Varicose veins; Inflammation; Metalloproteinases; MMP; Venous leg ulcers; Sulodexide; Chronic venous disease; Venous insufficiency.
CGRP: Calcitonin Gene Related Product; COX: Cyclooxygenase; CVD: Chronic Venous Disease; C2,C3,C4: Clinical stages 2, 3 and 4 of CEAP Classification for CVD; ECM: Extra Cellular Matrix; EGF: Epidermal Growth Factor; FGF: Fibroblast Growth Factor; G-CSF: Granulocyte Colony Stimulating Factor; GM-CSF: Granulocyte-Monocyte Stimulating Factor; HSP: Heat Shock Protein; ICAM: Inter Cellular Adhesion Molecule; IL: Inter Leukin; LDL: Low Density Lipoprotein; LPS: Lipo Poly Saccharide; MCP-1: Monocyte Chemotactic Protein-1; MIP-1β: Macrophage Inflammatory Protein-1 beta; NFkB: Nuclear Factor kappa B; NO: Nitric Oxide; PDGF: Platelet Derived Growth Factor; PGE2: Prosta Glandin E2; ROS: Reactive Oxygen Species; SEM- Scanning Electron Microscopy TGFβ: Transforming Growth Factor beta; TIMP: Tissue Inhibitor of Metallo Proteinase; TNFα, TNFβ: Tumor Necrosis Factor alfa, beta; VCAM: Vascular Cell Adhesion Molecule; VEGF: Vascular Endothelial Growth Factor
In recent years, multiple evidences have emerged that strongly support the involvement of inflammation and extracellular Matrix Metallo Proteinases (MMP) production as a fundamental step in the pathophysiology of Chronic Venous Disease (CVD), in both its appearance and its progression to the most advanced stages, i.e., venous leg ulcers. However, the inflammatory process, from its origin to the production of MMP and the consequent deterioration of venous walls and their valves which leads to CVD, may be complicated and it frequently requires an integral explanation. The purpose of this review is to organize these concepts and facilitate the knowledge on the participation of the inflammatory process in the pathophysiology of CVD.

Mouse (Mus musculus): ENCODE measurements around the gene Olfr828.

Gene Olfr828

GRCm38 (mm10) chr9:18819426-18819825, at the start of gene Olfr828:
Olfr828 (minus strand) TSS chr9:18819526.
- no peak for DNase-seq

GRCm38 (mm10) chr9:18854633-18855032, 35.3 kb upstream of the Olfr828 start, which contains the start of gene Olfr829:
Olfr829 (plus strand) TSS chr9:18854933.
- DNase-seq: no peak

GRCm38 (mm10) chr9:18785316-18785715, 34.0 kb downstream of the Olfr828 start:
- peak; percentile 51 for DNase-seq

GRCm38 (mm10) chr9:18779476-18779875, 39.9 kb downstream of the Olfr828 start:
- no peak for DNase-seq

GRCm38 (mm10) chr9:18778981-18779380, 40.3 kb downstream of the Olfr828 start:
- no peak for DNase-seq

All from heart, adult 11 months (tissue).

Inflammation General Concepts
Inflammation is a physiological response of the body to aggression. It can be caused by biological agents (e.g., an infection), chemical agents (e.g., oxidative substances such as oxygen reactive species), physical agents (e.g., heat) or mechanical agents (e.g., trauma or vessel shear stress). The inflammatory phenomenon is essential for survival, since it tends to protect the organ and repair the damage, ultimately its objective is the return to normal conditions. Aggression can be of exogenous or endogenous origin. Sometimes, the inflammatory response may cause damage to tissues and organs, as occurs in autoimmune diseases.